Post-exposure prophylaxis. Post-exposure prophylaxis depends on the level of risk in the country, the nature of exposure, and the individual’s immune status. Specialist advice must be sought for all bat bites. There are no specific contraindications to the use of a rabies vaccine for post-exposure prophylaxis and its use should be considered whenever a patient has been attacked by an animal in a country where rabies is endemic, even if there is no direct evidence of rabies in the attacking animal. As a result of the potential consequences of untreated rabies exposure and because rabies vaccination has not been associated with fetal abnormalities, pregnancy is not considered a contra-indication to post-exposure prophylaxis.
The use of Human Rabies Immunoglobulin is specified in the World Health Organisation (WHO) guidelines for specific systemic treatment.
The RhD factor & Anti-D
Pregnant women can often belong to different blood groups from their babies. This is perfectly normal and is usually not a problem. However, in about 1 in 10 pregnancies, these blood groups differ in one particularly important way: either the presence or absence of a protein on the surface of red blood cells. This protein was originally called the ‘Rhesus Factor’. It is now referred to as simply the RhD Factor.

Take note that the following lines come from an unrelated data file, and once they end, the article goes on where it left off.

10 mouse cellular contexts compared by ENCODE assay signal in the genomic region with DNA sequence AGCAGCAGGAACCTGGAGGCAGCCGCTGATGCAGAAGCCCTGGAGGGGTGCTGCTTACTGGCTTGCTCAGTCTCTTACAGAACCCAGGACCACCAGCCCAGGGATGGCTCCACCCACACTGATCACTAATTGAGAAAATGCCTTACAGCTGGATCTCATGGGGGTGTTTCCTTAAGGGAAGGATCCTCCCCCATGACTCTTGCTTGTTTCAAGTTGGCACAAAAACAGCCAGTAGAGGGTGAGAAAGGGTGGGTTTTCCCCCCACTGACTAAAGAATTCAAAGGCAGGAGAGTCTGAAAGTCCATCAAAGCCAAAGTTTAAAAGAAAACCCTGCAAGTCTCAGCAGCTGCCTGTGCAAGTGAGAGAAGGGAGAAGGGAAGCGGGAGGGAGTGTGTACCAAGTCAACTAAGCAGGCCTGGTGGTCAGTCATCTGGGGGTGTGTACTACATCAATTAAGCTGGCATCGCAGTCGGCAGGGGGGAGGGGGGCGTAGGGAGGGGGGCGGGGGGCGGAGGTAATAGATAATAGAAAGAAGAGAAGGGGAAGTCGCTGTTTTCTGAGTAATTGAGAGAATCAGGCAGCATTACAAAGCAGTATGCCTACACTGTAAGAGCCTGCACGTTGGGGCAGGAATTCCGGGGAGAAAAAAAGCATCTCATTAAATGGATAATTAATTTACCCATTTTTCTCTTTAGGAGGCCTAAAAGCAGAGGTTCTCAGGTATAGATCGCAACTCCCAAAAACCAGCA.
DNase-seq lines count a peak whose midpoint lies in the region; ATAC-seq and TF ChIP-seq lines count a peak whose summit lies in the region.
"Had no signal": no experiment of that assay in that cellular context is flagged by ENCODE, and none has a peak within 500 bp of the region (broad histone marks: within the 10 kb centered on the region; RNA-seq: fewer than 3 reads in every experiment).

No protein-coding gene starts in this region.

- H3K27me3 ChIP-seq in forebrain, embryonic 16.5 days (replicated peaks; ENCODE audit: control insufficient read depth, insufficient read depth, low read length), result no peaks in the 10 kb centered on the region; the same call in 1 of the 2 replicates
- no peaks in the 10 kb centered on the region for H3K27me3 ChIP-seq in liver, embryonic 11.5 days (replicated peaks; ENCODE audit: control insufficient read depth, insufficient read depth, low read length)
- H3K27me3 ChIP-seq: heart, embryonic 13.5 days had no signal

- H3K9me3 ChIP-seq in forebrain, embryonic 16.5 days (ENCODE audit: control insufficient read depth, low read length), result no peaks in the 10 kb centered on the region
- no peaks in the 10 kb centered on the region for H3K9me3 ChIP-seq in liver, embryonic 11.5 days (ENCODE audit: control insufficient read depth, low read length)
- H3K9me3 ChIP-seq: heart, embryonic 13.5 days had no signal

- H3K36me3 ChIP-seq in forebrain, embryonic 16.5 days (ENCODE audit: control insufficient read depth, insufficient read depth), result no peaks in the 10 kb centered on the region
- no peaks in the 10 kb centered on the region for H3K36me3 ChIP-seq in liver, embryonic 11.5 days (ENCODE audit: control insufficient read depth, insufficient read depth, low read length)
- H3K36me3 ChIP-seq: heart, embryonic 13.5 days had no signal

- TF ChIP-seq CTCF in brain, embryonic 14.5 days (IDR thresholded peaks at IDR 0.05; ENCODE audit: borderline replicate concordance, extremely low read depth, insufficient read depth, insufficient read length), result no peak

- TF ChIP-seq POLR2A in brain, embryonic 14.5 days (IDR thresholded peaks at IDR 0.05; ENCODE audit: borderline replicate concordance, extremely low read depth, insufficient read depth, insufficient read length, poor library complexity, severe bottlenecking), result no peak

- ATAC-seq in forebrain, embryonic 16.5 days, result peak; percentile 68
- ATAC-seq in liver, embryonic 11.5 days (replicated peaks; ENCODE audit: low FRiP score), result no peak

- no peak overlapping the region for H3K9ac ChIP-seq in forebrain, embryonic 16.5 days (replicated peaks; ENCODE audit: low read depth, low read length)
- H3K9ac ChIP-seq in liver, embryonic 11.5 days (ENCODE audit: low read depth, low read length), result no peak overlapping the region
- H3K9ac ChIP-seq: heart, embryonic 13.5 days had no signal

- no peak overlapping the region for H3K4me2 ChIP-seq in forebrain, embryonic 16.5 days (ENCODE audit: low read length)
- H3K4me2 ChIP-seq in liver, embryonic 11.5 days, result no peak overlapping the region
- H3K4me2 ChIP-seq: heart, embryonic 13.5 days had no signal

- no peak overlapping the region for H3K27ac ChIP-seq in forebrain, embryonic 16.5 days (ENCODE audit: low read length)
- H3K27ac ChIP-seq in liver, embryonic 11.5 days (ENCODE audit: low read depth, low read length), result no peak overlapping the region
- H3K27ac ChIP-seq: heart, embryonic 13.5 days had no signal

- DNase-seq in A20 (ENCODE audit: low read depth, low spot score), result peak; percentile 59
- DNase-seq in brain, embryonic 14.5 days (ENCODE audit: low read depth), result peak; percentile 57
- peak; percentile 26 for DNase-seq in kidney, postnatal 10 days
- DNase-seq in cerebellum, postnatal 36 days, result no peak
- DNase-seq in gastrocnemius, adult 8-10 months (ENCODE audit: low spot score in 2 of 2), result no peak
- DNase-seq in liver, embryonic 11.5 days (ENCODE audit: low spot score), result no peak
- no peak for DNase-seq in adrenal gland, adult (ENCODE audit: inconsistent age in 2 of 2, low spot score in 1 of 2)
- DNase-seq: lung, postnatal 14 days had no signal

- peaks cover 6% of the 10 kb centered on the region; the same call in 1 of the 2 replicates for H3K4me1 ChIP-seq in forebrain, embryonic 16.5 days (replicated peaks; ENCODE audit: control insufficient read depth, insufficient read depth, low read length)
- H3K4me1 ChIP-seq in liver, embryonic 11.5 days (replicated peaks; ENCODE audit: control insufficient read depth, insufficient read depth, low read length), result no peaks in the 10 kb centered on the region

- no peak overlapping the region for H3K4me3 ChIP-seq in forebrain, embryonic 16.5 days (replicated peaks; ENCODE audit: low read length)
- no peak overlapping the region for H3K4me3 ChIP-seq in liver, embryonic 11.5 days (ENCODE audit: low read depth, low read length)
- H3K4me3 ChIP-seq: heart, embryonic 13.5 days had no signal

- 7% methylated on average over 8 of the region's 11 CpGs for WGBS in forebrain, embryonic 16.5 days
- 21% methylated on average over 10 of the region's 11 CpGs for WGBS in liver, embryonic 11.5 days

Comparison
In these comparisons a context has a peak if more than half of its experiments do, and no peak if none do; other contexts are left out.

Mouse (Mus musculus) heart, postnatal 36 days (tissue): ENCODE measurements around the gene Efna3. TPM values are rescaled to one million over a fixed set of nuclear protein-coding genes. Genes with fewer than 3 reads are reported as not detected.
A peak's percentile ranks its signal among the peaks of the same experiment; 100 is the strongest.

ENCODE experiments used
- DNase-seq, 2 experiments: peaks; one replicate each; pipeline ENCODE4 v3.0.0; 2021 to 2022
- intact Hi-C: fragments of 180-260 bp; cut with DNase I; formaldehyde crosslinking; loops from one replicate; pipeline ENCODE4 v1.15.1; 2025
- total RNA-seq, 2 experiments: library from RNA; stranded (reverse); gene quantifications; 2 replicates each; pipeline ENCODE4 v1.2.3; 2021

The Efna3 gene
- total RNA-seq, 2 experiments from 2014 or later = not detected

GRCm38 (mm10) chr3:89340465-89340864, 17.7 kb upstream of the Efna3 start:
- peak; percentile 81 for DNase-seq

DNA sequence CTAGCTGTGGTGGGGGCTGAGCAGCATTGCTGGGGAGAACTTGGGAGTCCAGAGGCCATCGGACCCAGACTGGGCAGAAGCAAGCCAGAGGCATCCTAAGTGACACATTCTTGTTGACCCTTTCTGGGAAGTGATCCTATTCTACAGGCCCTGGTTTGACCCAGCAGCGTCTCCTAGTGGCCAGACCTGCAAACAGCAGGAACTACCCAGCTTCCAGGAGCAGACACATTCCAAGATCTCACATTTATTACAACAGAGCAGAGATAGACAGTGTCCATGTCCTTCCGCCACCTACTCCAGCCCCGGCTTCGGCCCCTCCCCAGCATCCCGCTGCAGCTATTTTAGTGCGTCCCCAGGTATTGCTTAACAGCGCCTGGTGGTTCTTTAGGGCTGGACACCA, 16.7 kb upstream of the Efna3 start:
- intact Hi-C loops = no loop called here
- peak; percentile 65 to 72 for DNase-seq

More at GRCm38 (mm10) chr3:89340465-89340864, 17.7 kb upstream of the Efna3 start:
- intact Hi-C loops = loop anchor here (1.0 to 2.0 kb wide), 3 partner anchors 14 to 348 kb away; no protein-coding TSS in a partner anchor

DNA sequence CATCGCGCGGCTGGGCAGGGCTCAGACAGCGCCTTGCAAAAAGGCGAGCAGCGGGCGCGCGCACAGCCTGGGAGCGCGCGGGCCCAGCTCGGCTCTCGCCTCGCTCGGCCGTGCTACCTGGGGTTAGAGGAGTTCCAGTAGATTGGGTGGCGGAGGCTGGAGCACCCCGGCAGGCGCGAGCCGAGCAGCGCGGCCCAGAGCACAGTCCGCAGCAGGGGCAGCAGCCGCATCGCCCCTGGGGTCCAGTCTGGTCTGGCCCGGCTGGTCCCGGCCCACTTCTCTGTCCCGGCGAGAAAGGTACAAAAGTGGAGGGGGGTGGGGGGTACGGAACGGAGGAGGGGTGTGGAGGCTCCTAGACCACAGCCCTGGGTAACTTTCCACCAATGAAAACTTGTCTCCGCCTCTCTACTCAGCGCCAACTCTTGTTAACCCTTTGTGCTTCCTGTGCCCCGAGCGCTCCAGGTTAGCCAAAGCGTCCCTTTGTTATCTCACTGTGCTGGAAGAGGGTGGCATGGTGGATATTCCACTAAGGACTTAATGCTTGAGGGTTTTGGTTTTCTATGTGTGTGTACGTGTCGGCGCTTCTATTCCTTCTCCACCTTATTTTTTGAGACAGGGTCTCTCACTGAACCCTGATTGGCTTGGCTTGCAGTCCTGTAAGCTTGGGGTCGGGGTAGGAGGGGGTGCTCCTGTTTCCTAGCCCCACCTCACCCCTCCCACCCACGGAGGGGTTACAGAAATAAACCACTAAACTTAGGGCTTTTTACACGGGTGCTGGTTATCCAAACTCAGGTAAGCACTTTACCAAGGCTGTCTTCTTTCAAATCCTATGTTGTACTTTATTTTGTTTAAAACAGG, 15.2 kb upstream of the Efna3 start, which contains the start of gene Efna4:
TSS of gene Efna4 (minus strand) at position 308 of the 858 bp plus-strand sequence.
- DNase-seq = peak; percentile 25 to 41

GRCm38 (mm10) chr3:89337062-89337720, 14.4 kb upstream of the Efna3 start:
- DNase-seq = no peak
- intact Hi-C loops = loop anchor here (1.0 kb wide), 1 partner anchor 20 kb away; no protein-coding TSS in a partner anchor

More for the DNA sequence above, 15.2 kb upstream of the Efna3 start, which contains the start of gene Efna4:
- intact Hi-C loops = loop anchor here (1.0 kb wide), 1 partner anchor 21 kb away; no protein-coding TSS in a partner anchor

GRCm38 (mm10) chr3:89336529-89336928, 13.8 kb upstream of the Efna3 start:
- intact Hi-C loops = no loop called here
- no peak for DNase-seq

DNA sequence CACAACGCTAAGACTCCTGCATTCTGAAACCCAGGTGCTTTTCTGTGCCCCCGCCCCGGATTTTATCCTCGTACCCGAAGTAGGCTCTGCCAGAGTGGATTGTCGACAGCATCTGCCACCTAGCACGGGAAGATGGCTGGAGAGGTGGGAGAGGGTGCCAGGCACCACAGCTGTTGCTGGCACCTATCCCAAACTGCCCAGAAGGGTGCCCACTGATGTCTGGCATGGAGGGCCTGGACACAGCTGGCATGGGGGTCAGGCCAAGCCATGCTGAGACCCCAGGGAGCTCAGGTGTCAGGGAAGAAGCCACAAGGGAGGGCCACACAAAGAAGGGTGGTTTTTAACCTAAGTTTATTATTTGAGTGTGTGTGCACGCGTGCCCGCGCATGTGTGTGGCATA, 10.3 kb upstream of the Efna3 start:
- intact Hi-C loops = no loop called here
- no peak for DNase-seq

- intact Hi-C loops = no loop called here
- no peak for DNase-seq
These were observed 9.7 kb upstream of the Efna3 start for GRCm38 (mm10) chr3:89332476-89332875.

If you carry this RhD Factor on your red blood cells, you are known as RhD Positive. If you do not, you are known as RhD Negative.
Sometimes, a small amount of blood can cross over from the baby’s circulation in the placenta and enter the mother’s blood stream. This can happen at any time in pregnancy, but most importantly during the last 3 months of pregnancy if there is a trauma of some kind, and just before birth. It can also occur at the time of a miscarriage or termination of pregnancy.
If this transfer of blood occurs from a RhD Positive baby to a RhD Negative mother, then the mother’s immune system will see the baby’s red blood cells as “foreign” and will produce antibodies to get rid of them, but only in the mother’s circulation.
The mother’s immune system retains the memory of how to make these antibodies, which gives her the ability to make them more quickly and in greater numbers in the future if required.